On Tuesday we were able to present the Coolbox to a group of our peers and lecturers, and we were very happy with the responses we got and the discussion we provoked.

One of our peers asked us to explain how this device would be commercialised. We explained that commercial success was never part of the scope of the Coolbox project, but through discussion with the room our group quickly stepped on ways in which the Coolbox could be commercialised but still retain its satirical characteristics and functionality.

We proposed the Coolbox as a product not to be bought by consumers, but one that could be “won” or given away as a freebie by alcohol suppliers or brands. To the consumer the Coolbox is a fun thing to own, but to the supplier it has the secret agenda and potential to hook the user on Alcohol, thus causing them physical harm and, more importantly to the supplier, causing the consumer/user to buy much more alcohol than they would have without owning the Coolbox.

Meanwhile, a more interesting point was raised about the data produced by the Coolbox, and what the production and use of such data could mean. We already experimented with the publication of an individual user’s data through social media posts triggered by their drinking habits. But what if this data was stored (anonymously or not) for future use? What could such a use be?

The discussion we had with our peers went down a few possible routes. The first, which alines with the initial concept of the Coolbox as a “bad” device, was one down which the data would be used by the alcohol companies to monitor your drinking habits to better target you with adverts, promotions, and sales. If, it was discussed, the Coolbox was a product of Anheuser-Busch then they might monitor a shift in your drinking habits from regular beer to malt. In such a case they might then be able to get the Coolbox to stop ordering you Budweiser and instead order you King Cobra (one of Anheuser-Busch’s malt liquors) the next time the Coolbox is nearing empty.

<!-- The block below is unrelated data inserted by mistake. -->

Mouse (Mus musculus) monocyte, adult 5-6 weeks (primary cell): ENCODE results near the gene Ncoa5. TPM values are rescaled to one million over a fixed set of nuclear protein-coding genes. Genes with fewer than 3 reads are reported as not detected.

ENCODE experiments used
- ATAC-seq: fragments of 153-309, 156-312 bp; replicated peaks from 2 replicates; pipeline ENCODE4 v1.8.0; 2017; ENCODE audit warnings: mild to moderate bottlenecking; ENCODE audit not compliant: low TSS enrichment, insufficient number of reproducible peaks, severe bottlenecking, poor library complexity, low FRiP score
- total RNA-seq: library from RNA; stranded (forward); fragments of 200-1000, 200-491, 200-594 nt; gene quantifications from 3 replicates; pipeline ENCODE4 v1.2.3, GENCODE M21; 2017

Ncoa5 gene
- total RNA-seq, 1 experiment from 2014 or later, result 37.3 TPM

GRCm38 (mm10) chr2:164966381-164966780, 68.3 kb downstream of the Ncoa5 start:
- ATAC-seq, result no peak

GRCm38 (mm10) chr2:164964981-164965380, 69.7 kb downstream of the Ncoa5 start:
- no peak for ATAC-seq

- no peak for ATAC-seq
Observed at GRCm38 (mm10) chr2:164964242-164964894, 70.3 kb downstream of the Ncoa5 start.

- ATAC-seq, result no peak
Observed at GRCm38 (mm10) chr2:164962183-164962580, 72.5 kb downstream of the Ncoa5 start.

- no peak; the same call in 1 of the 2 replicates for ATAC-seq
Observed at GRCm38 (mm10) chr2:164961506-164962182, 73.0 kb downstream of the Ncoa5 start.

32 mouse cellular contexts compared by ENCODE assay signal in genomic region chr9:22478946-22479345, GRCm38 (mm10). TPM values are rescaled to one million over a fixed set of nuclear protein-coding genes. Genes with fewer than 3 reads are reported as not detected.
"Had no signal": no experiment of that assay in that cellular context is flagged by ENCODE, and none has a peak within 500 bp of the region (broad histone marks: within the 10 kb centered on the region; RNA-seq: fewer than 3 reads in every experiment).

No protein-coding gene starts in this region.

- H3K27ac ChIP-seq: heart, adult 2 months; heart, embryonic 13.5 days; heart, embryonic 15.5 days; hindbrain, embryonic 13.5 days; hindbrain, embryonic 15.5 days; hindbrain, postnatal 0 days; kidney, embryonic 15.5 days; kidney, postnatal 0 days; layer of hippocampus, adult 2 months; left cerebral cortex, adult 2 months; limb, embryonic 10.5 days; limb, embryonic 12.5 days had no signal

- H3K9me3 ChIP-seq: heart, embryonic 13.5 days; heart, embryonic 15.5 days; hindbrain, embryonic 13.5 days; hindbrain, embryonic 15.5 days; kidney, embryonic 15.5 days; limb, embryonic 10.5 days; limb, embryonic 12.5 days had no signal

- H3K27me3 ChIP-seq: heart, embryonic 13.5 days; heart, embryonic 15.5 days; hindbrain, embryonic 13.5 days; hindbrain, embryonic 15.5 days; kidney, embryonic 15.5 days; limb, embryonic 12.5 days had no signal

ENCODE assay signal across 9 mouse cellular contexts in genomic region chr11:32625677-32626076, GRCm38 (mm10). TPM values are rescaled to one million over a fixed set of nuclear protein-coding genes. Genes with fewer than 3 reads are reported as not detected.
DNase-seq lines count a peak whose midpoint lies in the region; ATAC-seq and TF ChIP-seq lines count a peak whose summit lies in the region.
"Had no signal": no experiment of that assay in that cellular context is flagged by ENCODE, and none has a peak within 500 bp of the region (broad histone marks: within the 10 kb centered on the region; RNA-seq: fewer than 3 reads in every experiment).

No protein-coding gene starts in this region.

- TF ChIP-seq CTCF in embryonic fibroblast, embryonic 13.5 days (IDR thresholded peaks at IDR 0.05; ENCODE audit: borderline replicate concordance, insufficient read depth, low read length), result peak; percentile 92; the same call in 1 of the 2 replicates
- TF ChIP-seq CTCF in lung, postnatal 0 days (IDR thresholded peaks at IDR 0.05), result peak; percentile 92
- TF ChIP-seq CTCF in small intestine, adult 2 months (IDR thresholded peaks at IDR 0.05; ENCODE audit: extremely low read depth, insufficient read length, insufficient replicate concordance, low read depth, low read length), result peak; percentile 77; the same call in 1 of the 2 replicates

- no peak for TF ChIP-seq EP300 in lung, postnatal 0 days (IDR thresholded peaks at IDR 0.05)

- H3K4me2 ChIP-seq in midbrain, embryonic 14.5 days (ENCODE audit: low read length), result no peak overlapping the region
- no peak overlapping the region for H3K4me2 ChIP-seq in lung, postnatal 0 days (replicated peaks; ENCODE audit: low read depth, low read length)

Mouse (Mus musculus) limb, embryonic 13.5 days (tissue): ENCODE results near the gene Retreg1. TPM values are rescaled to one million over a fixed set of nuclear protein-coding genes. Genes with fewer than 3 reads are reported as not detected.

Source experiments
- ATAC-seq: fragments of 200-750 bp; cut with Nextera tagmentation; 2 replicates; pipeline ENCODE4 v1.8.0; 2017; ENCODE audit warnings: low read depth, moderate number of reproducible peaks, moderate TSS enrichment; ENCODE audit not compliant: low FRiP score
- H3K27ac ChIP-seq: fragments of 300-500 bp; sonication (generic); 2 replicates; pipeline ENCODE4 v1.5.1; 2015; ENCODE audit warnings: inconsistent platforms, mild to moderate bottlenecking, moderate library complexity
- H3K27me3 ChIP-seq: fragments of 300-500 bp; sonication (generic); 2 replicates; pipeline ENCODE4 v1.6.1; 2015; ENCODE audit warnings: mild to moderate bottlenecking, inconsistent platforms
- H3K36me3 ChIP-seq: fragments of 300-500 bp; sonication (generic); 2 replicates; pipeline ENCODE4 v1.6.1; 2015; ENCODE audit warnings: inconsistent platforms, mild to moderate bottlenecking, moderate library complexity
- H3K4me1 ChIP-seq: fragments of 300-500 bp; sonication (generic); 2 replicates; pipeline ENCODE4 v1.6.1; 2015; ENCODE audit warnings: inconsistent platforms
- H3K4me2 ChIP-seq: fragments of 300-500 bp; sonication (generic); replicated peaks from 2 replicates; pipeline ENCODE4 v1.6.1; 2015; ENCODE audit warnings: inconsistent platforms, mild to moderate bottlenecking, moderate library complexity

Next, looking at the data as a collective, we discussed the possibility that large data sets might be used to look at the drinking habits of entire demographics or regions. This could see “bad” results, whereby more advertising media could benefit from demographic or regional datasets (for example putting up posters for beer brands in parts of a city that predominantly drink beer). Or for “good” whereby charities or health authorities may access the data and see which regions or demographics need the most help with tackling alcohol abuse (though of course this contradicts the current satirical nature of the Coolbox).

Lastly, we discussed with our peers the possibility of reusing the technology and methods that we used to build the Coolbox into a different device that could then be used for a more positive cause. We suggested and discussed with one of our peers the potential for the Coolbox’s functionality to be miniaturised and put into a pill box. Therefore we might be able to help people to remember taking their pills when they walk by, where voice provides a familiar (though albeit potentially confusing) interaction for a user that may find it difficult to interact with conventional technology. In such a case the data produced might then be used by carers, charities, or health authorities to keep track of whether people are keeping to their medicine routines.